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Browse the Botanical Definitions

In addition to searching through the individual botanical definitions you may now benefit also from browsing the extensive information gleaned through our research. This list has been compiled in alphabetic order according to the genus or species..

To browse the definitions please click on one of the buttons below to see the section under that letter. In some cases there may be no words under a particular letter.

 

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Definitions
Drosera [genus name] is derived for some from Greek droso- (dew) with reference to a dewy appearance made by the glandular-tipped hairs on the leaves. [See Drosera.]

drucei commemorates the name of an English pharmacist and botanist, George Claridge Druce (1850-1932), who in 1895 became the Fielding curator of the Ashmolean Museum in Oxford in the Department of Botany. From 1892 until his death he served on the Oxford City Council. He was Sheriff of Oxford in 1896 and 1897, and Mayor in 1900 to 1901. Druce was also made an Alderman and served as Chief Magistrate. He was a founder of the Northampton Natural History Scoiety and the Ashmolean Natural History Society of Oxfordshire, and was an active member of both the Society for the Promotion of Nature Reserves and the Botanical Exchange Club . He was a Fellow of The Royal Society. His published works include Flora of Oxfordshire, Flora of Berkshire, Flora of Buckinghamshire, and Flora of Northamptonshire. [See Thymus drucei, Thymus drucei aureus.]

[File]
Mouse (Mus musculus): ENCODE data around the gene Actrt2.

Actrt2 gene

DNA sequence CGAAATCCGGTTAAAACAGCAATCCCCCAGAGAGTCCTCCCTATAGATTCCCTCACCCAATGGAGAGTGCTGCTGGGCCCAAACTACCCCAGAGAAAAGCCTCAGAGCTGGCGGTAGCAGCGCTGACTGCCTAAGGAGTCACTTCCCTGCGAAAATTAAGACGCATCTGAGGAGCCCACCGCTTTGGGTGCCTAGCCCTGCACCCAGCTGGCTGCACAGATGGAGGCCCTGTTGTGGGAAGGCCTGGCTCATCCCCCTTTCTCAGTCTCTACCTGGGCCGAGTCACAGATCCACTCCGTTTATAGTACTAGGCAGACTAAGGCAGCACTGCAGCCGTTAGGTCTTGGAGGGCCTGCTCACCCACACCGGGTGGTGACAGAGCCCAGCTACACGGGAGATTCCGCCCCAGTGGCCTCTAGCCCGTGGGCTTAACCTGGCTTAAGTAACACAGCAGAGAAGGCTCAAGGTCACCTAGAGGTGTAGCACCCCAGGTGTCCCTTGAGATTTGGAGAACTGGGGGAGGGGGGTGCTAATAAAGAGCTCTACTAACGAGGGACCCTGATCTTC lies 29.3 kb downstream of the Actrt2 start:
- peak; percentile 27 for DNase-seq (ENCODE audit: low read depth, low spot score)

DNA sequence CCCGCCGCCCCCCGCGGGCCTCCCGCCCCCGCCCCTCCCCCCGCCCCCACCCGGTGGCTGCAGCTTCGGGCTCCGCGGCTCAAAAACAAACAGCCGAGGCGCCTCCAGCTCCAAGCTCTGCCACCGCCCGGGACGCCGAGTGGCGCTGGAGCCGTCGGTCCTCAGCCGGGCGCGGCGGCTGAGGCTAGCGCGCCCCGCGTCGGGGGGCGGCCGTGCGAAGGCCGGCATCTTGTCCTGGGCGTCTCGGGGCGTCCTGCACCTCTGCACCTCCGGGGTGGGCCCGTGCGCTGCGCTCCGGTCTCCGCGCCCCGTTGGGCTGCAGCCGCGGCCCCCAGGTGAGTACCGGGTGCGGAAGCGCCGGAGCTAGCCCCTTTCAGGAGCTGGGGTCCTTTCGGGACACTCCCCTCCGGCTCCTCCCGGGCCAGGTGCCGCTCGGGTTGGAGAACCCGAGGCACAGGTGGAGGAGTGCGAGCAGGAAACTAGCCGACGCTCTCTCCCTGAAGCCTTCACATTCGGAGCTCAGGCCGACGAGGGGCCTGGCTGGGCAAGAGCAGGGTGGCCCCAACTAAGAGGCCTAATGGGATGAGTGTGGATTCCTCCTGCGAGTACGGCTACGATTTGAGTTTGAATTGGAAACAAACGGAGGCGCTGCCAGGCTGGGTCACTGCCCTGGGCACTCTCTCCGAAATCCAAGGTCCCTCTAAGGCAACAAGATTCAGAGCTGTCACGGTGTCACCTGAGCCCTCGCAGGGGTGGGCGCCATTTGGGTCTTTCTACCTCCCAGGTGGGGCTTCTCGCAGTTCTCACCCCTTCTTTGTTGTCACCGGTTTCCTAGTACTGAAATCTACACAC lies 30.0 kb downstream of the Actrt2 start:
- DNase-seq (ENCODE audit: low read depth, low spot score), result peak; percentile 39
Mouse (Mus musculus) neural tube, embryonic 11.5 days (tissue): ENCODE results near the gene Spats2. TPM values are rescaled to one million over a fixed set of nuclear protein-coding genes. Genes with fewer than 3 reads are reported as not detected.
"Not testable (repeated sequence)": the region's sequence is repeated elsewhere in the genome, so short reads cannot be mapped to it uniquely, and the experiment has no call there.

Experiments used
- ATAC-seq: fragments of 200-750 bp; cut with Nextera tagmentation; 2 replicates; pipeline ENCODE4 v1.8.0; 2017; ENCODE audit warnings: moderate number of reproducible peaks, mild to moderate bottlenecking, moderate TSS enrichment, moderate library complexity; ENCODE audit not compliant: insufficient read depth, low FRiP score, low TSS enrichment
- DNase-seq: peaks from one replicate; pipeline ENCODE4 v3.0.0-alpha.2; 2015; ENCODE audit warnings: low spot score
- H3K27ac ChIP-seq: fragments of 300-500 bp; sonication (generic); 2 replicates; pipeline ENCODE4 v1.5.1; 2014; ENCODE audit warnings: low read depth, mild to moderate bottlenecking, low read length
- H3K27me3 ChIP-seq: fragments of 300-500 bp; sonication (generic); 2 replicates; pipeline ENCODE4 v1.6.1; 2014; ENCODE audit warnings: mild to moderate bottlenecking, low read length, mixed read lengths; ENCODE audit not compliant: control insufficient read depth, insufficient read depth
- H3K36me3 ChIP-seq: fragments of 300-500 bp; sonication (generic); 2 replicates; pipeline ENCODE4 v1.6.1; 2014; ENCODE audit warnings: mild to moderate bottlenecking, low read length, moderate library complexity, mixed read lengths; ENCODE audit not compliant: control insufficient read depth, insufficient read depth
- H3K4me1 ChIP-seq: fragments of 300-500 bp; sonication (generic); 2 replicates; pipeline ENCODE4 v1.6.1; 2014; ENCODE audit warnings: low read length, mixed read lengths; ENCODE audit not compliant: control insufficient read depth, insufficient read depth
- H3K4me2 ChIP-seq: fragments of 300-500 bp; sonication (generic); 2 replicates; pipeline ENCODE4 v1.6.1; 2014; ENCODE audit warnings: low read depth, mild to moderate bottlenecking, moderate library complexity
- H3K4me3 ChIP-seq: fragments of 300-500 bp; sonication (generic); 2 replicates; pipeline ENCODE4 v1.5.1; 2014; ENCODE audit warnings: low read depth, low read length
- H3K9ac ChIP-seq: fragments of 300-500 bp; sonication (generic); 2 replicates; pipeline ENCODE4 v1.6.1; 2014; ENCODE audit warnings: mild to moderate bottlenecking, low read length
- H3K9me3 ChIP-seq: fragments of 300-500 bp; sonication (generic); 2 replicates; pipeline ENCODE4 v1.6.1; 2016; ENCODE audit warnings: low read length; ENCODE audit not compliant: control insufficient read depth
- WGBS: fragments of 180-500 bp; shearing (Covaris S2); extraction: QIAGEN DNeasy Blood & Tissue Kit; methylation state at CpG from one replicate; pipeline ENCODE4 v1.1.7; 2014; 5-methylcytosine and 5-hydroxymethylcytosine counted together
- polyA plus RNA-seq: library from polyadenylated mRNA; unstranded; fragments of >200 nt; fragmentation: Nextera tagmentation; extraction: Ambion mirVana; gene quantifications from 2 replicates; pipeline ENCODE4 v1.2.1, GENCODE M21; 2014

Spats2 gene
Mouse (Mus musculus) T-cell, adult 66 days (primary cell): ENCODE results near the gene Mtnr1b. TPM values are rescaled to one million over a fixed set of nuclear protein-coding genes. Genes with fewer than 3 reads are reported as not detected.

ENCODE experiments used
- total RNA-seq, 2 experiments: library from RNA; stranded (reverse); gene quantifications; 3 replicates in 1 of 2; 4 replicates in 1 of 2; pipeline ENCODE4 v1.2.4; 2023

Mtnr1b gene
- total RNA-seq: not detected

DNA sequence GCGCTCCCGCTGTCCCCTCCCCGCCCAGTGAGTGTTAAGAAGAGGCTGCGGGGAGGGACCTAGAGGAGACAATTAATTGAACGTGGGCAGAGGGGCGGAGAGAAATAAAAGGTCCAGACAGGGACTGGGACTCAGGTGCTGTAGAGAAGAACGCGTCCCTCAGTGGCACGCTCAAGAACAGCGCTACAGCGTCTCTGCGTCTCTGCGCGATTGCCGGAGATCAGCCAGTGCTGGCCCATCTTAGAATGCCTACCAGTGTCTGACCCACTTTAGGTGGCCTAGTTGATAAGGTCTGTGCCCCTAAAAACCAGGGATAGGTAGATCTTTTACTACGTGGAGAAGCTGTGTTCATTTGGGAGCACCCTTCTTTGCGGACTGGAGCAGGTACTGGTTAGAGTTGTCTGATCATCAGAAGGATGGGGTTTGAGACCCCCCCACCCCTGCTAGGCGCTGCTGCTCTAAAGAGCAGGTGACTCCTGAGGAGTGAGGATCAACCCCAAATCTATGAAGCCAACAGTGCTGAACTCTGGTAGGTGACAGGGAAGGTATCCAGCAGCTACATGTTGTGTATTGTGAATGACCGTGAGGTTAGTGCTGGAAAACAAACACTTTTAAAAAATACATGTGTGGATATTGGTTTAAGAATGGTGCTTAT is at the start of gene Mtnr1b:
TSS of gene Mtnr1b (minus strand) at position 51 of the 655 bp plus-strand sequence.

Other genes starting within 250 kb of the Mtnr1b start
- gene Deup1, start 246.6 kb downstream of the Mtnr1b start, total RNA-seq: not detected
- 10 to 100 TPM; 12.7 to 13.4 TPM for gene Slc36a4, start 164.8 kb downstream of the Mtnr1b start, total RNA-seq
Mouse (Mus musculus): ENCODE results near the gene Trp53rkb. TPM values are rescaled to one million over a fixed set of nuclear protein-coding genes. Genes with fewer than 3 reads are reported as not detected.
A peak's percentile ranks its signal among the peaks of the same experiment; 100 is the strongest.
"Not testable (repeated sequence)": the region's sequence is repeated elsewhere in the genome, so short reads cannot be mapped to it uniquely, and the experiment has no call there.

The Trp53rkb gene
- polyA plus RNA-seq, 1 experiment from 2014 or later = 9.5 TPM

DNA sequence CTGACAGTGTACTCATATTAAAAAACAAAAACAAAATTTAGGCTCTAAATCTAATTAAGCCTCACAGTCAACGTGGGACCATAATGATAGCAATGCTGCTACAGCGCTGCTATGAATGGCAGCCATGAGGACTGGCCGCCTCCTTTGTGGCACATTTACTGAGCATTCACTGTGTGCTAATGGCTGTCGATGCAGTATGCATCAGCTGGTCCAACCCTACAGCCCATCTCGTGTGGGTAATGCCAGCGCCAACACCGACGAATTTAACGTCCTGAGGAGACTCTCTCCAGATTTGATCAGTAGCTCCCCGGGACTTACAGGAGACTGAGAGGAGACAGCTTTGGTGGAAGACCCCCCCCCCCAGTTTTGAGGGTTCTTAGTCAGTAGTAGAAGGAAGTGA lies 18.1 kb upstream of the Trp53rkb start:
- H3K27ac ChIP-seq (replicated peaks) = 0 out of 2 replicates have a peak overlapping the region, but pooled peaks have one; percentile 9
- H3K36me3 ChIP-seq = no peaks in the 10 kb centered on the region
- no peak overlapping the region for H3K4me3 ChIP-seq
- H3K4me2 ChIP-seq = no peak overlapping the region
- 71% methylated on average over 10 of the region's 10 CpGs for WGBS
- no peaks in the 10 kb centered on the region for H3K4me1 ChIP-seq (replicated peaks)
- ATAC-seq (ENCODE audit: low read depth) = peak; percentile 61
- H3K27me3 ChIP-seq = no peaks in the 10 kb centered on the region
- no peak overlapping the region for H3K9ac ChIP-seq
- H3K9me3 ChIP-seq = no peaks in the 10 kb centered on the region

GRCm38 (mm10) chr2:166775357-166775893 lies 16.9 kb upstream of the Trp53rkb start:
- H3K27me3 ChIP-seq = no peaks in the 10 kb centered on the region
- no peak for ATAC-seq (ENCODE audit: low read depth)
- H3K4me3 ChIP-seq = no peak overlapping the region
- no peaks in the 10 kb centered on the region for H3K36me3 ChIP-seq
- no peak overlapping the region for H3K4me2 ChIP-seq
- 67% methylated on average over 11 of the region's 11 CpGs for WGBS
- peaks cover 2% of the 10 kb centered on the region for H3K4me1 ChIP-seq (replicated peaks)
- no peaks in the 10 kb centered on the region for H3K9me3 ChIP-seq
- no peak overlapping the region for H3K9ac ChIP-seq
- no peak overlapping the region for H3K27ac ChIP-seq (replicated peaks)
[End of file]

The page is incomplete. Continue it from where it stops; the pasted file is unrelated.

Dryas [genus name] is derived for some from Greek drys (oak) with reference to the similarity between oak leaves (Quercus) and those of mountain avens (Dryas octopetala) and for others from Greek dryas (wood-nymph, dryad) to whom the oak was sacred. [See Dryas.]

Dryobalanops [genus name] is derived from Greek drys (oak), balano- (acorn) and -opsis (likeness) components with reference to the fruit. [See Dryobalanops.]

dryopteris is derived from the genus name Dryopteris meaning 'like plants in that genus'. [See Gymnocarpium dryopteris.]

dubium means 'doubtful or not conforming'. [See Papaver dubium.]

dulcamara is derived from Latin dulci- (sweet, pleasant, delightful) and amari- (bitter) components meaning 'bittersweet' with reference to the initial bitter taste and the sweet after-taste of the twigs and is a Latin name for woody nightshade (Solanum dulcamara). In the Middle Ages the name was written in a logical order ie. amaradulcis, reflecting the changing fashion. [See Solanum dulcamara.]

dulce is Latin (sweet, pleasant, delightful). [See Apium graveolens var. dulce, Foeniculum vulgare subsp. dulce, Pithecellobium dulce.]

dysenterica is derived from Greek dys- (bad, ill) and entero- (gut) components meaning 'of dysentery'. [See Pulicaria dysenterica.]

durata is derived from Latin durus (hard, tough, strong, durable), usually with reference to the wood. [See Quercus durata.]


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